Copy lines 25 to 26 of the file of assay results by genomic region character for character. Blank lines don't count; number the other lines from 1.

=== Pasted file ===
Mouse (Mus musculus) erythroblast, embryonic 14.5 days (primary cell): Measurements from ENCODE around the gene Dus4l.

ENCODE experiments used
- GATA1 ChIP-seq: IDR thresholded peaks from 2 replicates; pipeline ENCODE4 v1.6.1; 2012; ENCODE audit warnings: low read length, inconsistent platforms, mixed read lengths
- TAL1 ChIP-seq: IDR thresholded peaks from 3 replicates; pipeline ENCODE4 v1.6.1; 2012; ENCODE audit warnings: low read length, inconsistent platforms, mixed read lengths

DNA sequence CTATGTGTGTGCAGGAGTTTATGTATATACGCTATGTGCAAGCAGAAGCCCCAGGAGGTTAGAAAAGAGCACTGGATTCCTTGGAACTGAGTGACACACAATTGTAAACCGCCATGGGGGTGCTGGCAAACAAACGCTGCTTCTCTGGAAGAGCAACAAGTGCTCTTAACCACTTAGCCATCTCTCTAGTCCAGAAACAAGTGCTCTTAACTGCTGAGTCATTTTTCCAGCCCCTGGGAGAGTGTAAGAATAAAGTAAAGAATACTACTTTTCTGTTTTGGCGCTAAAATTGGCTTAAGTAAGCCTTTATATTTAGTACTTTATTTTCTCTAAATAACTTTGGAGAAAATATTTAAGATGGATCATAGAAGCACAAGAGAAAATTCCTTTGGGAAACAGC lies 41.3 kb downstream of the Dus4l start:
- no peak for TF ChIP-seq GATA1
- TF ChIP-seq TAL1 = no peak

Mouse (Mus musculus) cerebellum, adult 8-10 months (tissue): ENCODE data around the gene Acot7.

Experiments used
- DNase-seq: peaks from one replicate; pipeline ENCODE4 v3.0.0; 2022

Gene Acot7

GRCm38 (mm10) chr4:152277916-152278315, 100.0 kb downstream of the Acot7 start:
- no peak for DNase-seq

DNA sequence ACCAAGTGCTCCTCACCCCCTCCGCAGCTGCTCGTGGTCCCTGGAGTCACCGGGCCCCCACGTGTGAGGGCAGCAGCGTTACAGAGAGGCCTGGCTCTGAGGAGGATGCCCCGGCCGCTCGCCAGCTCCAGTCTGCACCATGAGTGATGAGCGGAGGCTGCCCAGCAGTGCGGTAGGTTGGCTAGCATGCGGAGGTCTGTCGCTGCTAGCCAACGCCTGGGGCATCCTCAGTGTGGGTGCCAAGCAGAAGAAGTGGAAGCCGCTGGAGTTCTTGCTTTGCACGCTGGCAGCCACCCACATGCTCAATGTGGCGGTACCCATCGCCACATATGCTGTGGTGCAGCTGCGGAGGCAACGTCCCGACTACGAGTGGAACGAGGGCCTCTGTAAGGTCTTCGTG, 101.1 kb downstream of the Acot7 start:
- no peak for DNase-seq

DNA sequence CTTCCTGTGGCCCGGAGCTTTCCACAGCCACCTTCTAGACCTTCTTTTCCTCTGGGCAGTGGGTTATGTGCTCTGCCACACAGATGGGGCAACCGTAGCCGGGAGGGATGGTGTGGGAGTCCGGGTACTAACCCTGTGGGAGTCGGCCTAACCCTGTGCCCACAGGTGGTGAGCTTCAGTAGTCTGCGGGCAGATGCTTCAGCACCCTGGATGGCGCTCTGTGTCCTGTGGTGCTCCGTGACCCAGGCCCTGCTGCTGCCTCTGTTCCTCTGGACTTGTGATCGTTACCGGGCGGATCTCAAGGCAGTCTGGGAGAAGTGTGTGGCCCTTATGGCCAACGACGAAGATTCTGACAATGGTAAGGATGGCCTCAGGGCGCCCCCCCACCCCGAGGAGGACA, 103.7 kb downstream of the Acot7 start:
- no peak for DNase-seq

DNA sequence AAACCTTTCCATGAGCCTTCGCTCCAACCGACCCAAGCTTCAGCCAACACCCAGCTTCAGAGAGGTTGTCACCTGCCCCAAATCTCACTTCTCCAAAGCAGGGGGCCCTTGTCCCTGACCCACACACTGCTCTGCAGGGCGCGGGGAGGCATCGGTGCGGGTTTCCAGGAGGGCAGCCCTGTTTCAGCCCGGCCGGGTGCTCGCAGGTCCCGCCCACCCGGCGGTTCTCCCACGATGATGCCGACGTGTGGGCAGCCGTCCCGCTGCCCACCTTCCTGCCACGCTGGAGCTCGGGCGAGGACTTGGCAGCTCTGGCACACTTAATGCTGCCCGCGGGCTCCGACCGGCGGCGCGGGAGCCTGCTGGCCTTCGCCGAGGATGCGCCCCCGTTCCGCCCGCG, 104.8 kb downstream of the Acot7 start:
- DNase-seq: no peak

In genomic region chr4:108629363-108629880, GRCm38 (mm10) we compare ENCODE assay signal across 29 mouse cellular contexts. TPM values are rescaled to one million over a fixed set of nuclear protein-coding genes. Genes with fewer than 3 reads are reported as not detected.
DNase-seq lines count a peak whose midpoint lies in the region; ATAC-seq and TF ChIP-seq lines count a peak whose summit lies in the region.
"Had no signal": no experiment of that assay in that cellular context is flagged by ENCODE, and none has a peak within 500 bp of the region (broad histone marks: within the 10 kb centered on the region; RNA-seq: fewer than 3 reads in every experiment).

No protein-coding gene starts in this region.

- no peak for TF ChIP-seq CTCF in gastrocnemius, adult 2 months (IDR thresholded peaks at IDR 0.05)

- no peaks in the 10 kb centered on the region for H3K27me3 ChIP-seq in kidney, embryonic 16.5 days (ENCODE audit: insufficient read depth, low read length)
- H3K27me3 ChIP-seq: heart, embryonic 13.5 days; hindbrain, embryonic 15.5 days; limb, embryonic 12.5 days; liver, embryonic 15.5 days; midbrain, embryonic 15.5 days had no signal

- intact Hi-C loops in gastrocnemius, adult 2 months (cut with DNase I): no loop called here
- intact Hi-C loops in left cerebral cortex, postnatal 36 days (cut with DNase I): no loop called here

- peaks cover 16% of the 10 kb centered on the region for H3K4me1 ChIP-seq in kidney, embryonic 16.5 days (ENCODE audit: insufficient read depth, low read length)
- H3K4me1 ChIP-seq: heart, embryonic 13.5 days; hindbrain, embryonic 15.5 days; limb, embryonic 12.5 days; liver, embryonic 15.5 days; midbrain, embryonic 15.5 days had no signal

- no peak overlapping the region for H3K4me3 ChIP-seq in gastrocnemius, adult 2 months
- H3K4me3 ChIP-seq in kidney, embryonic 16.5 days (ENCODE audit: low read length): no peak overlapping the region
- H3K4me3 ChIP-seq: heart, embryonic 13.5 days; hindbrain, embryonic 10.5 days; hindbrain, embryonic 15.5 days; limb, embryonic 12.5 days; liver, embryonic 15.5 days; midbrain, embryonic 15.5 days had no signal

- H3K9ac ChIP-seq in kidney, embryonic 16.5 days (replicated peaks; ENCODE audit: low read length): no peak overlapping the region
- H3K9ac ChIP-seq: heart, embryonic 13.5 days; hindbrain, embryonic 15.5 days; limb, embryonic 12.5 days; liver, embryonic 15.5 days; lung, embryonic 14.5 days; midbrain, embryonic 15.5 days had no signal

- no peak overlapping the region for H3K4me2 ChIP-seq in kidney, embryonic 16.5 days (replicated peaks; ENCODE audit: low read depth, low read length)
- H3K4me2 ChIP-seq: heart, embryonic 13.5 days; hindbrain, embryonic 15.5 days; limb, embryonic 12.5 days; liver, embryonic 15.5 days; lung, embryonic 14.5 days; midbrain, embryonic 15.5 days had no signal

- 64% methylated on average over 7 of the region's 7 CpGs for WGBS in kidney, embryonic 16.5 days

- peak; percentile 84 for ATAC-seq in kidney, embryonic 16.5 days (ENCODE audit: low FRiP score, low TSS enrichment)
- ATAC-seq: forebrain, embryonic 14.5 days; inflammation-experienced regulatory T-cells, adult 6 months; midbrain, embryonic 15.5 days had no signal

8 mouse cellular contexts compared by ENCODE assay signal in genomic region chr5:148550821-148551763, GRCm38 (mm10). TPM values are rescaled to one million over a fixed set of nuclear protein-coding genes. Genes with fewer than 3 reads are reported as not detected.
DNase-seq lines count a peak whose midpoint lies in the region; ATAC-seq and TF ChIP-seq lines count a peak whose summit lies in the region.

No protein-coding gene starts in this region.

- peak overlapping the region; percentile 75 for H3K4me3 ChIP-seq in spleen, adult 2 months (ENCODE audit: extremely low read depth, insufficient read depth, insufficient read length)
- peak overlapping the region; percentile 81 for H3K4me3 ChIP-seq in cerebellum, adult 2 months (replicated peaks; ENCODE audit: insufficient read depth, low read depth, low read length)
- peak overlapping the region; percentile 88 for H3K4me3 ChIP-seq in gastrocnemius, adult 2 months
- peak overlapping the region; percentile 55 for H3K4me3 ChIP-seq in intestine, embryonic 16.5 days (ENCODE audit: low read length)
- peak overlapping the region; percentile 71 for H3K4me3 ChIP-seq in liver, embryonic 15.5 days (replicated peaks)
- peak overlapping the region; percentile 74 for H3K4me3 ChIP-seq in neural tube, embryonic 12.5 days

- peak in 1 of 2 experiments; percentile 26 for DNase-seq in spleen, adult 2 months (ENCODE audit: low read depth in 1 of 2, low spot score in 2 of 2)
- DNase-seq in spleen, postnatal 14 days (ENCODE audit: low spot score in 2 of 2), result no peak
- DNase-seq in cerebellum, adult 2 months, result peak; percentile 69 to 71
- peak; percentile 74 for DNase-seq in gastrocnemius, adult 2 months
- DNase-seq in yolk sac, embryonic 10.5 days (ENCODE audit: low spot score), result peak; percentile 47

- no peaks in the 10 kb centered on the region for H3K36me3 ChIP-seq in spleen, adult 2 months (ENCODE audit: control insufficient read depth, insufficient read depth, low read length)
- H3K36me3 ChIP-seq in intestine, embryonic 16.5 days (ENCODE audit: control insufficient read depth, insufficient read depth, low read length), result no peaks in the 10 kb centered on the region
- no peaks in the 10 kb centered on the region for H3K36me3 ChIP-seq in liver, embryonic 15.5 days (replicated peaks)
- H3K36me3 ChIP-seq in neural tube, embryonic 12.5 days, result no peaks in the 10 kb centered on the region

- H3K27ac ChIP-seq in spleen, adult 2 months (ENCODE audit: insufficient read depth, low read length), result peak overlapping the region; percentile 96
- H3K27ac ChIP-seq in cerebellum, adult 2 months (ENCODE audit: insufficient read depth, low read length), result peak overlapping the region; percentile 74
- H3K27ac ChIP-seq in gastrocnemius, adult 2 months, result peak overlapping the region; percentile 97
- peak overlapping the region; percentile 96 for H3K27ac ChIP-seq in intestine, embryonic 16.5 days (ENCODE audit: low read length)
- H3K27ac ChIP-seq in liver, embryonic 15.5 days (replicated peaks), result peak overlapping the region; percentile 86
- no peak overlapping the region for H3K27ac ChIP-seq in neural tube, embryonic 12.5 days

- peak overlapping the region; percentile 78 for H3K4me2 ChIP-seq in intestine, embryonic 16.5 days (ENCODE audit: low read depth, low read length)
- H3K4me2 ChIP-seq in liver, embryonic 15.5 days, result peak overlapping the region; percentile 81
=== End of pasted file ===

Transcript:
- no peaks in the 10 kb centered on the region for H3K27me3 ChIP-seq in kidney, embryonic 16.5 days (ENCODE audit: insufficient read depth, low read length)
- H3K27me3 ChIP-seq: heart, embryonic 13.5 days; hindbrain, embryonic 15.5 days; limb, embryonic 12.5 days; liver, embryonic 15.5 days; midbrain, embryonic 15.5 days had no signal